Former Supreme Court Justice Potter Stewart stated, “The right to defy an unconstitutional statute is basic in our scheme. Even when an ordinance requires a permit to make a speech, to deliver a sermon, to picket, to parade, or to assemble, it need not be honored when it’s invalid on its face.”
And then there is this, taken from the 16th American Jurisprudence, the definitive Encyclopedia of the law, “The general misconception is that any statue passed by legislators bearing the appearance of law constitutes the law of the land. The U.S. Constitution is the supreme law of the land, and any statute, to be valid, must be in agreement. It is impossible for both the Constitution and a law violating it to be valid; one must prevail .This is succinctly stated as follows: The general rule is that an unconstitutional statute, though having the form and name of law, is in reality no law, but is wholly void, and ineffective for any purpose; since unconstitutionality dates from the time of its enactment, and not merely from the date of the decision so branding it. As unconstitutional law, legal contemplation, is as inoperative as if it had never been passed. Such a statute leaves the question that it purports to settle as it would be had the statute not been enacted. Since an unconstitutional law is void, the general principles follow that it imposes no duties, confers no right, creates no office, bestows no power or authority on anyone, affords no protection, and justifies no acts performed under it…A void act cannot be legally consistent with a valid one. An unconstitutional law cannot operate to supersede any existing valid law. Indeed, in so far as a statue runs counter to the fundamental law of the land, it is superseded thereby. No one is bound to obey an unconstitutional law and no courts are bound to enforce it.”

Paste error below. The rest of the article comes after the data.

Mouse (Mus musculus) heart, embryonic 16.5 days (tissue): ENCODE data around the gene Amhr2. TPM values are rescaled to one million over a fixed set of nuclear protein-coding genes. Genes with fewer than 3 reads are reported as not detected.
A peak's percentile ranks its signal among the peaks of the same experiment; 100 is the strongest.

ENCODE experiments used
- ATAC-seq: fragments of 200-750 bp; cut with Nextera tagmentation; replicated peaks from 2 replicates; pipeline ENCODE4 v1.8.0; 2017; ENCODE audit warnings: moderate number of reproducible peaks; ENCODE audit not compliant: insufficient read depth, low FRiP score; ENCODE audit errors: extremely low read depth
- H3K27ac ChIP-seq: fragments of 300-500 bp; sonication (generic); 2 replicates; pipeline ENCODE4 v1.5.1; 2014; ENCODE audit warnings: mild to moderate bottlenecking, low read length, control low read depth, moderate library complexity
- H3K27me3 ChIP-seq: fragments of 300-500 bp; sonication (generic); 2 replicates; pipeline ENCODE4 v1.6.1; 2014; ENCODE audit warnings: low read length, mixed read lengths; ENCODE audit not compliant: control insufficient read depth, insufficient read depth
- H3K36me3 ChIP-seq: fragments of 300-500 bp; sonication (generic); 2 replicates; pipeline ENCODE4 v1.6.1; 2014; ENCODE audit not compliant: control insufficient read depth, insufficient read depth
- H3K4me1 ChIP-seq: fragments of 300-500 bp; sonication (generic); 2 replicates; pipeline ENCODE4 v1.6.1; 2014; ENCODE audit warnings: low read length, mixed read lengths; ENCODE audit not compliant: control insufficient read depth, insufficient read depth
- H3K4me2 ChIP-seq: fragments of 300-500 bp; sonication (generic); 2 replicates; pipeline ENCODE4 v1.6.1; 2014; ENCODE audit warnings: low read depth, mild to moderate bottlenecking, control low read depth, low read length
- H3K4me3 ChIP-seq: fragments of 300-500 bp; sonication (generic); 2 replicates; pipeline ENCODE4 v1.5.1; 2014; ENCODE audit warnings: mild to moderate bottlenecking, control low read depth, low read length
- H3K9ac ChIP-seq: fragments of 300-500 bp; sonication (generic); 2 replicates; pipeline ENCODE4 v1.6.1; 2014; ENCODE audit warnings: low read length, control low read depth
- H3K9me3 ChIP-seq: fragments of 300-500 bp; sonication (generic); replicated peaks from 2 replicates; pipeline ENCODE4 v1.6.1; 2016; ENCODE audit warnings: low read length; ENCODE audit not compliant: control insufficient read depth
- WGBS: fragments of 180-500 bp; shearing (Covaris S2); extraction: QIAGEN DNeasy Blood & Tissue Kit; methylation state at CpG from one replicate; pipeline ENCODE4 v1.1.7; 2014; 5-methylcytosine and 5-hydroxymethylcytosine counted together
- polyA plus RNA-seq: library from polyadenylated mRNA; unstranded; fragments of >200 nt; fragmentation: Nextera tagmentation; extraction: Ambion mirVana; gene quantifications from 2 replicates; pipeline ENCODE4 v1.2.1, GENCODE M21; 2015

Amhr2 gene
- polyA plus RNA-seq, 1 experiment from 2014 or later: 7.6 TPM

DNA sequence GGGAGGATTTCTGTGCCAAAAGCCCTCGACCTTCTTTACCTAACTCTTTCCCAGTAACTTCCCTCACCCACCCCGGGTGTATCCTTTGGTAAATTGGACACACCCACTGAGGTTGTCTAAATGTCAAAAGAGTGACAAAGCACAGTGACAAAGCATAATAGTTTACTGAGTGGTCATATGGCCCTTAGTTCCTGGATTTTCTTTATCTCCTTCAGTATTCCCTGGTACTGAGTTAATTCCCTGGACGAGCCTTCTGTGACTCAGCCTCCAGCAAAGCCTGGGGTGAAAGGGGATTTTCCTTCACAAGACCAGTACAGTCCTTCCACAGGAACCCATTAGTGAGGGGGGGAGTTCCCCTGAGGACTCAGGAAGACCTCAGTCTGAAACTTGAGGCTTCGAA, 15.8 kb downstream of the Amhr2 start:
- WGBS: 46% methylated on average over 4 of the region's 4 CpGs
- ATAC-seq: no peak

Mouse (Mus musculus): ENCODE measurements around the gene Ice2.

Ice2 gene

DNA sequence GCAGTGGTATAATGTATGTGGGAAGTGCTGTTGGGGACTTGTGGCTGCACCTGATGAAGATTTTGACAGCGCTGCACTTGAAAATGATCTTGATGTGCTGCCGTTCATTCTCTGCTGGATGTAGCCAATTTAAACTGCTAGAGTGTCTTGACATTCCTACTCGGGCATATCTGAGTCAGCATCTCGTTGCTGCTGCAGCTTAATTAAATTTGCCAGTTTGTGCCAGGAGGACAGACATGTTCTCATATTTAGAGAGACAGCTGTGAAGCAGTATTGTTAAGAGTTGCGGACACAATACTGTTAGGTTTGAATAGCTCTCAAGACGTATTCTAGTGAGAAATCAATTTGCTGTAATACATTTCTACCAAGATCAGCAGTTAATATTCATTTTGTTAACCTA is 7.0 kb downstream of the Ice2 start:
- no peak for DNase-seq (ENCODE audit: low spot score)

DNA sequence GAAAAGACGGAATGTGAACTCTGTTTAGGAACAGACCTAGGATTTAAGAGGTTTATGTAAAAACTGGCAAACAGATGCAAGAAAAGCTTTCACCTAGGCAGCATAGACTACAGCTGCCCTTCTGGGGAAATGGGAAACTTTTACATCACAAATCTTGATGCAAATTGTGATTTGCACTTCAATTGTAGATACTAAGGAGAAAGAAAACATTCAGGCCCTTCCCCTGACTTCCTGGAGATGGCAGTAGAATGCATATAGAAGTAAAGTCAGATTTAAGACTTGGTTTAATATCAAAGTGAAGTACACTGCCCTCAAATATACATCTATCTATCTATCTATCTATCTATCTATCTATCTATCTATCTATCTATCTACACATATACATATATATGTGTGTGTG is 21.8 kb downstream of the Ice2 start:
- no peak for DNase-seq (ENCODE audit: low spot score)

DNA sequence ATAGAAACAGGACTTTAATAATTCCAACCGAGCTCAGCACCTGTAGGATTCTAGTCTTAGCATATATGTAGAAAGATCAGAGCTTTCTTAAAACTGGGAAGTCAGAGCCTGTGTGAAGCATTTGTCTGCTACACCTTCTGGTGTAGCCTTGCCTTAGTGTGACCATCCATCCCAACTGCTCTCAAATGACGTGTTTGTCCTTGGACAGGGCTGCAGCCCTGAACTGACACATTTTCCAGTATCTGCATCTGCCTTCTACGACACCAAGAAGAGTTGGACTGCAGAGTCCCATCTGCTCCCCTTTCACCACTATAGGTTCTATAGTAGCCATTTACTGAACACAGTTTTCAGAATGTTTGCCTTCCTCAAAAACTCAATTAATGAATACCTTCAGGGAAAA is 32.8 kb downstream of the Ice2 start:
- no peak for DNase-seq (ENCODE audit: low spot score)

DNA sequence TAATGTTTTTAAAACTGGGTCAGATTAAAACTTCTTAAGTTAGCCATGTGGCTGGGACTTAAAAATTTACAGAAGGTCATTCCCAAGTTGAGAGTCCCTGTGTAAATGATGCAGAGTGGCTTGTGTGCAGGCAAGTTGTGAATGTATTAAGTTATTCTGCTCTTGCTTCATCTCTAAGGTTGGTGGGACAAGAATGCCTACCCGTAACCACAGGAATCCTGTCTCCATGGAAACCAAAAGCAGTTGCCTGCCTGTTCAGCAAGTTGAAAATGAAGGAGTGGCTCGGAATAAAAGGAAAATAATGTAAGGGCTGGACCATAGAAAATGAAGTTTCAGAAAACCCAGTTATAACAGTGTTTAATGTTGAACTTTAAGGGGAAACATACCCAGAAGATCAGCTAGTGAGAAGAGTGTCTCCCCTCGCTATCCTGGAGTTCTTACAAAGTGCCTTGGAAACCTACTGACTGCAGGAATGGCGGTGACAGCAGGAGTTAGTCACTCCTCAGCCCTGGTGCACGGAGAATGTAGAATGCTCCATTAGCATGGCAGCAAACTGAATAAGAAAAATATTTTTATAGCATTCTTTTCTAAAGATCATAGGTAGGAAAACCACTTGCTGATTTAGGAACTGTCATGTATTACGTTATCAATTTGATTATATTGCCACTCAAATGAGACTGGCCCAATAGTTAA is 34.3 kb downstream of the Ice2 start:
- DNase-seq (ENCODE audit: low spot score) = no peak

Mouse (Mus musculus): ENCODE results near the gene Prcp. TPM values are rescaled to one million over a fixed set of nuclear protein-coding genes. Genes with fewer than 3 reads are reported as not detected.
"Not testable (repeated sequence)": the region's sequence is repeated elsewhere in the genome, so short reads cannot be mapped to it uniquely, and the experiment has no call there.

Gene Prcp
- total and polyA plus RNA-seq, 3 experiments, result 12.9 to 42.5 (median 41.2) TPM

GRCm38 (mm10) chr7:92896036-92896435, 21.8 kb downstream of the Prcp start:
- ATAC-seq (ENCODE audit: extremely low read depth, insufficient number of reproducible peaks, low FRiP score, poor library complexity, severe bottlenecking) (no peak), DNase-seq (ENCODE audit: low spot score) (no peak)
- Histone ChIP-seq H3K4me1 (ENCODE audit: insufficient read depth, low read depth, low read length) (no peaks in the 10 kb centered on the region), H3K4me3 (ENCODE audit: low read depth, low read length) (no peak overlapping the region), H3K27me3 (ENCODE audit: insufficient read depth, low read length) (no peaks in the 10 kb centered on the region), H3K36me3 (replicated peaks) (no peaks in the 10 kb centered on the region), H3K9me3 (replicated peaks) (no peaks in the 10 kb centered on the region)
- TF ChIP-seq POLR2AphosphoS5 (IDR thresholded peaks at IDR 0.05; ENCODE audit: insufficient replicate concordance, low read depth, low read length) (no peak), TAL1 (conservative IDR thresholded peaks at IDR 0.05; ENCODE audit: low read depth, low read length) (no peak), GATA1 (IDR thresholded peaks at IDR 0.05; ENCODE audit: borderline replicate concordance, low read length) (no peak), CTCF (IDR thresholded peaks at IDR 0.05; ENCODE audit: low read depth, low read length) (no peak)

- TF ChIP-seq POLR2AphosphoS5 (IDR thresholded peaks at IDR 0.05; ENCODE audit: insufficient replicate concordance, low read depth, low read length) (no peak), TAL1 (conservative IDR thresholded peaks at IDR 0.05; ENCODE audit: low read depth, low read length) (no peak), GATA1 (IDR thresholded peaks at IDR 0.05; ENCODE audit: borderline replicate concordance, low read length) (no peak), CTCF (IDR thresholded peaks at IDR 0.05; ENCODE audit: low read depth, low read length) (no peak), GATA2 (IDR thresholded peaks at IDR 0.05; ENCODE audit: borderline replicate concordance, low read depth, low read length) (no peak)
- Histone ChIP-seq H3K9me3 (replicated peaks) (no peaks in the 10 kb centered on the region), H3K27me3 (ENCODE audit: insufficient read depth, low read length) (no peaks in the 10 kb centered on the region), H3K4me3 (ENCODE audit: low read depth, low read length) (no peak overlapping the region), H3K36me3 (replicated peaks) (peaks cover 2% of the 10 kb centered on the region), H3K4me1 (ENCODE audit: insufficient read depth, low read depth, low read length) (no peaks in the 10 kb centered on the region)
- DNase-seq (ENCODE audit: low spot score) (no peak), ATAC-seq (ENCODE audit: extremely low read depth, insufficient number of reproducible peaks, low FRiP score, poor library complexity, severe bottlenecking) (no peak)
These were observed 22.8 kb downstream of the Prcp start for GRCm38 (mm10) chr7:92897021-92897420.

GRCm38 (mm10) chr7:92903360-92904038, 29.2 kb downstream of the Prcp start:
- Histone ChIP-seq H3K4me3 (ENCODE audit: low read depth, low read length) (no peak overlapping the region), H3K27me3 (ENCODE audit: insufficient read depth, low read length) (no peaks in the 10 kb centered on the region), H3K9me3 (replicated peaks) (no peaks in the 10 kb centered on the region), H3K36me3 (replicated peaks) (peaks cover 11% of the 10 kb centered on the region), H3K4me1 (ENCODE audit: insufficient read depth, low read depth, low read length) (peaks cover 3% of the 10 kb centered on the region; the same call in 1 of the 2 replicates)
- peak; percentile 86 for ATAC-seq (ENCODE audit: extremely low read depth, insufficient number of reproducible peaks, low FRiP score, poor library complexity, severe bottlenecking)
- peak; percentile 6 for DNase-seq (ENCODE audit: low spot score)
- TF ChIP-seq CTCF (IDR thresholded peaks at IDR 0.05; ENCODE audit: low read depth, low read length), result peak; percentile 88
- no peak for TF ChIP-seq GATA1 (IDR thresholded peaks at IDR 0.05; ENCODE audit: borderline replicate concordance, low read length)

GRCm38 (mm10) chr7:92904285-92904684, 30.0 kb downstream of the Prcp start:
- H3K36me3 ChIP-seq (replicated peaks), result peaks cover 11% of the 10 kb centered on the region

But, were you to find yourself in court because you disobeyed an unconstitutional law, do not for a moment think that you could quote that and find yourself free of all charges against you. That is why the people must stand up for justice, and support the law. And that is where the duty of the jurors come in.
Few people are aware of the concept of jury nullification, but it is a principle firmly rooted in our nation’s history. Jury nullification is basically the jury, or a number of jurors, apply the principle contained in the 16th American Jurisprudence, and find that the law is, in fact, no law at all.
John Jay, our nation’s first Chief Justice of the Supreme Court declared, “The Jury has a right to judge both the law as well as the fact in controversy.”